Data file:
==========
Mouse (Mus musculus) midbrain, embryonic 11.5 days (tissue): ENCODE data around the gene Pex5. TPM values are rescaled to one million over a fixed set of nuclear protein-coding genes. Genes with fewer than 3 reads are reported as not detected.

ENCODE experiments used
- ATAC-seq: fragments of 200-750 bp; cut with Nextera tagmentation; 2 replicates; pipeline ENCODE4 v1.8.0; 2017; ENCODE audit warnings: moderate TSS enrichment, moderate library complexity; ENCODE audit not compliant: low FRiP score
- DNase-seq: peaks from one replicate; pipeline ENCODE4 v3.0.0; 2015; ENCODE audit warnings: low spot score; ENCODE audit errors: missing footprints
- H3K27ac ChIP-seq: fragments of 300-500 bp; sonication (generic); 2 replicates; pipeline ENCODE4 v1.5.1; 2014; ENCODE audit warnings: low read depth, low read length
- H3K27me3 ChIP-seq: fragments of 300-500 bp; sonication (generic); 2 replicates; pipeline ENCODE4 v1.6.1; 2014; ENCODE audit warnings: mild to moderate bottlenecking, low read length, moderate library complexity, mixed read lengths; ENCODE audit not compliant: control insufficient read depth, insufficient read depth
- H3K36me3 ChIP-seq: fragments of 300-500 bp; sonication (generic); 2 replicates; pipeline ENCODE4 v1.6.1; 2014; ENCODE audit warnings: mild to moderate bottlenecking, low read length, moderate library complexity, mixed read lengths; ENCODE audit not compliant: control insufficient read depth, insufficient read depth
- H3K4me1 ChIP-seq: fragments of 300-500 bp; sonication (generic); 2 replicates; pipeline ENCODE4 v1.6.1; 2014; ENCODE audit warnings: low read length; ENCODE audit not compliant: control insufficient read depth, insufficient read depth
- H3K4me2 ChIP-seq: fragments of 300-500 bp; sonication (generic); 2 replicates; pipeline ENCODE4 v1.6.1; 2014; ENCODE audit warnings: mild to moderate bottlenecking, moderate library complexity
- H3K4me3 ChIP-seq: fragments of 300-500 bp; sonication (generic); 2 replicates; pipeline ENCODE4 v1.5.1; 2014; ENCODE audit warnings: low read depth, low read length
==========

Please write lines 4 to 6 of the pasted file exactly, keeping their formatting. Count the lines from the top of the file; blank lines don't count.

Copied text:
- DNase-seq: peaks from one replicate; pipeline ENCODE4 v3.0.0; 2015; ENCODE audit warnings: low spot score; ENCODE audit errors: missing footprints
- H3K27ac ChIP-seq: fragments of 300-500 bp; sonication (generic); 2 replicates; pipeline ENCODE4 v1.5.1; 2014; ENCODE audit warnings: low read depth, low read length
- H3K27me3 ChIP-seq: fragments of 300-500 bp; sonication (generic); 2 replicates; pipeline ENCODE4 v1.6.1; 2014; ENCODE audit warnings: mild to moderate bottlenecking, low read length, moderate library complexity, mixed read lengths; ENCODE audit not compliant: control insufficient read depth, insufficient read depth